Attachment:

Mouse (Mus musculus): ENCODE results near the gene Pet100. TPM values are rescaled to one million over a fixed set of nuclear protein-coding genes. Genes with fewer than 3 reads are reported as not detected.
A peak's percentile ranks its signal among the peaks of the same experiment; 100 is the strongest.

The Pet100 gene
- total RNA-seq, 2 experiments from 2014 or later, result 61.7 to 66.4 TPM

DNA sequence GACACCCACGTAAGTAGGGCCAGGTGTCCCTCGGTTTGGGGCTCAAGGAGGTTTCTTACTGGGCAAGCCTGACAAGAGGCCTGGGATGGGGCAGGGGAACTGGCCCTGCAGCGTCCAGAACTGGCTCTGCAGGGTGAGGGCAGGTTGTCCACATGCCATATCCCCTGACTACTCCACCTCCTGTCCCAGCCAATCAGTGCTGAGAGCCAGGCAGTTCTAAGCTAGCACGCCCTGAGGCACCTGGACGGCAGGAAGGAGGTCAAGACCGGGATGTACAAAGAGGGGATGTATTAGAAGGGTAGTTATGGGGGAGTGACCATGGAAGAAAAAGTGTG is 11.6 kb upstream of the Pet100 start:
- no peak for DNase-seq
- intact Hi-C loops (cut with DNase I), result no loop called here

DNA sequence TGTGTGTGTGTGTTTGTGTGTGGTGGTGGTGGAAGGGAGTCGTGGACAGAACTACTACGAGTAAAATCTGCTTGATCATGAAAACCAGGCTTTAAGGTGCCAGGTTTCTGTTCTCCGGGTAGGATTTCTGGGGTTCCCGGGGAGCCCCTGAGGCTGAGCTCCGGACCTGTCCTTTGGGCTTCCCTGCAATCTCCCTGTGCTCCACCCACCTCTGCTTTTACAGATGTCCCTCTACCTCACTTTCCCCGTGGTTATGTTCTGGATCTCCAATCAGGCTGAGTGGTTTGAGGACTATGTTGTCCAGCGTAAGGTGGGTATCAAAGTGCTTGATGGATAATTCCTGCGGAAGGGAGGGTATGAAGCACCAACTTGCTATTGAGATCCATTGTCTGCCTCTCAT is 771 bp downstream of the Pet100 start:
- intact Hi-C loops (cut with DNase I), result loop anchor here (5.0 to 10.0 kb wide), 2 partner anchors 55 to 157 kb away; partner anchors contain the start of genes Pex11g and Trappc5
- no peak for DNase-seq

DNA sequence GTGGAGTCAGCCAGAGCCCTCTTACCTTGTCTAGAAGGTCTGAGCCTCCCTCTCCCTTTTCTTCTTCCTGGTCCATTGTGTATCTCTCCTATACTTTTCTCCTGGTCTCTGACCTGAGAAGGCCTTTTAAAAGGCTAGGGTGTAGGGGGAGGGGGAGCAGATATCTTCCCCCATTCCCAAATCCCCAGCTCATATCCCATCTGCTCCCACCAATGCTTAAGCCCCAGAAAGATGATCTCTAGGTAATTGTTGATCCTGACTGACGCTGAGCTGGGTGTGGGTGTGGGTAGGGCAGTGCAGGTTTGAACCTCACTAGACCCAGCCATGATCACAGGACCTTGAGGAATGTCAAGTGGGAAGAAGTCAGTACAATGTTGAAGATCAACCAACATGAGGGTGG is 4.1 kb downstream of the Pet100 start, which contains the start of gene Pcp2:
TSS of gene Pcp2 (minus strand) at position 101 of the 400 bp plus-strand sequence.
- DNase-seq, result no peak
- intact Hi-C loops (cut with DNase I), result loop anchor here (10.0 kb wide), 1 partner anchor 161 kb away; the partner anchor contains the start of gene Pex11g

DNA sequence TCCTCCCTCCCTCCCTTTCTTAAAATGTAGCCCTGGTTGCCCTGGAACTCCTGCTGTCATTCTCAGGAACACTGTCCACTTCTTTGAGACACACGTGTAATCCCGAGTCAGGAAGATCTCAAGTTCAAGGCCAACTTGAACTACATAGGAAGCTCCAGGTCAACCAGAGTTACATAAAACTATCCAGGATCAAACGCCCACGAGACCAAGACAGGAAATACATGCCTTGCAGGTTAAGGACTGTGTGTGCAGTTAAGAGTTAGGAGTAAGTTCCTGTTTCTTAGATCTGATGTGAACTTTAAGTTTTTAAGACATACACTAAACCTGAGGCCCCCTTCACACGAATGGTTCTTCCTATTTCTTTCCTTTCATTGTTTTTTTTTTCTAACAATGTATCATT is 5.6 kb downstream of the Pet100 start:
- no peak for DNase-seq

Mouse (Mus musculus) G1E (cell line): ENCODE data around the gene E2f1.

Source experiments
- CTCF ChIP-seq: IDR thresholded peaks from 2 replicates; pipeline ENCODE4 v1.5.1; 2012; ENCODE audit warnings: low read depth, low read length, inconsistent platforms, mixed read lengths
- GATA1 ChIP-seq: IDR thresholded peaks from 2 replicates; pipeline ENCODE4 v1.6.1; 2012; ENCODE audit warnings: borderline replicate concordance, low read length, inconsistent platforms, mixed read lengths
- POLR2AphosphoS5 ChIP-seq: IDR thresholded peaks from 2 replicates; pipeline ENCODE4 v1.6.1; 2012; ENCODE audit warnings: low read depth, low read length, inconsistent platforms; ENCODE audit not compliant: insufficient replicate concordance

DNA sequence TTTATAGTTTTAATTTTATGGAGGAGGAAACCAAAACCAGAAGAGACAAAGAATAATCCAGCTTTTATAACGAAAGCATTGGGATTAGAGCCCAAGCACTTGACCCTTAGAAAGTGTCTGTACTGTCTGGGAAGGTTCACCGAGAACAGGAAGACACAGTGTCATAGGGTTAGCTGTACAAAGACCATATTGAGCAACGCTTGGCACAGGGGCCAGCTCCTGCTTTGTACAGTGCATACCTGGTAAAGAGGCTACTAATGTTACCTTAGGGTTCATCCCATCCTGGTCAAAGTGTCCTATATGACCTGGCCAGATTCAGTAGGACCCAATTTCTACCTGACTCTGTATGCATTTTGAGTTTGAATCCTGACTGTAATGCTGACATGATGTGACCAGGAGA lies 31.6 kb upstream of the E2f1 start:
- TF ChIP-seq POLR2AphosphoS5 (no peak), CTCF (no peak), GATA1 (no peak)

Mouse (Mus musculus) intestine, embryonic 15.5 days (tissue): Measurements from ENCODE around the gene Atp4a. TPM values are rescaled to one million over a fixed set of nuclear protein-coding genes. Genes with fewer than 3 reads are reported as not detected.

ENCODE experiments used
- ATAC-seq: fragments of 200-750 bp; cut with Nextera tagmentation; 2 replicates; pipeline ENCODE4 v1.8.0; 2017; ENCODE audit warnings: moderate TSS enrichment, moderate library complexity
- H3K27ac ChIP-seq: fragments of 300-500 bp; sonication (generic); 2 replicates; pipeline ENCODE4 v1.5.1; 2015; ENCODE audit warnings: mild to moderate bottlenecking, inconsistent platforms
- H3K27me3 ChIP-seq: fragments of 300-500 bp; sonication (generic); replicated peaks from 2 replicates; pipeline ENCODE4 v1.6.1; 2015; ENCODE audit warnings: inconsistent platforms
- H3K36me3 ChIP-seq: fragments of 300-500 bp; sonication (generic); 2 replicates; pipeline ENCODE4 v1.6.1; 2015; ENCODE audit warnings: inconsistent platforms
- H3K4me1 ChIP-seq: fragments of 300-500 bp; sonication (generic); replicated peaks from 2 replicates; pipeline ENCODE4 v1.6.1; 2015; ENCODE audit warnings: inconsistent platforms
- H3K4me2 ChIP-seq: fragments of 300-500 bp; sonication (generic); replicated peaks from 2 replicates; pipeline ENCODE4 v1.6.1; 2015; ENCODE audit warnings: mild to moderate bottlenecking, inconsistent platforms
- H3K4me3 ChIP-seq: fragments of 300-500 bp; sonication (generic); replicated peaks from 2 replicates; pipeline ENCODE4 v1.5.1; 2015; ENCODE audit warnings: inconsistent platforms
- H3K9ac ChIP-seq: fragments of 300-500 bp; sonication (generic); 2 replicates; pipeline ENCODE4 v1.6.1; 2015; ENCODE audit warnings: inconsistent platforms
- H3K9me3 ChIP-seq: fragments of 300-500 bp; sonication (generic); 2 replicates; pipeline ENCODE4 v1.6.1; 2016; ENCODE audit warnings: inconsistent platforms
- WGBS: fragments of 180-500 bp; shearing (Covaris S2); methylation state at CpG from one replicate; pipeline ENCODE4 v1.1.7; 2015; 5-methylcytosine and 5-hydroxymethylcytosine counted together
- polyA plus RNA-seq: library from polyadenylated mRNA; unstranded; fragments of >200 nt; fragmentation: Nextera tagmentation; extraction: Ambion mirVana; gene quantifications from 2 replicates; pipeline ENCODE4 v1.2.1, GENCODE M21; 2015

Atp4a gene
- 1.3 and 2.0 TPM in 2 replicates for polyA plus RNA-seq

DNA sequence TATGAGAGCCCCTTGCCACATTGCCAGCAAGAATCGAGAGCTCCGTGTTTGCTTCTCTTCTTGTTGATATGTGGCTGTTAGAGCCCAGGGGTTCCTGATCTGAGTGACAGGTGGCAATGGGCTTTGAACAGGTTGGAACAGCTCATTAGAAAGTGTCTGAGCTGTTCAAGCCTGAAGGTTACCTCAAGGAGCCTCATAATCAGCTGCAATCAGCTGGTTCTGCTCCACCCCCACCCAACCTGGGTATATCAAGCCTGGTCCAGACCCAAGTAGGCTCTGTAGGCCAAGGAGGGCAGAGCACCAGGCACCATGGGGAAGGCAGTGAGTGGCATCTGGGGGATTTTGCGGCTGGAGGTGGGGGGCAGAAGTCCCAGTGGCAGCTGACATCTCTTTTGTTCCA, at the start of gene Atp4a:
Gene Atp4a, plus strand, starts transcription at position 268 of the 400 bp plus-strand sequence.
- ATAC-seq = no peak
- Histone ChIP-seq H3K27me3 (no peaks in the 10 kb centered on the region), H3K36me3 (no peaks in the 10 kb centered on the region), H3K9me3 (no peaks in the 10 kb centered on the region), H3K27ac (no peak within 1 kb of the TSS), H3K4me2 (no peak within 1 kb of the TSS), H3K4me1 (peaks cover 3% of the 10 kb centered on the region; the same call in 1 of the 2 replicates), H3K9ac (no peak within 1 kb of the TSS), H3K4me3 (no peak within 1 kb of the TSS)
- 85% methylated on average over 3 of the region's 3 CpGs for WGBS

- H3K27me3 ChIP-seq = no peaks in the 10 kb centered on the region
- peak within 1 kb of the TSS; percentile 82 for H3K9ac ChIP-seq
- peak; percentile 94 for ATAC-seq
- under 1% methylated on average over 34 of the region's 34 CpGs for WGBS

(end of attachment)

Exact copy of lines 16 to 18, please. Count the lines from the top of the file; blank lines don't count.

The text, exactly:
- no peak for DNase-seq

Mouse (Mus musculus) G1E (cell line): ENCODE data around the gene E2f1.

Source experiments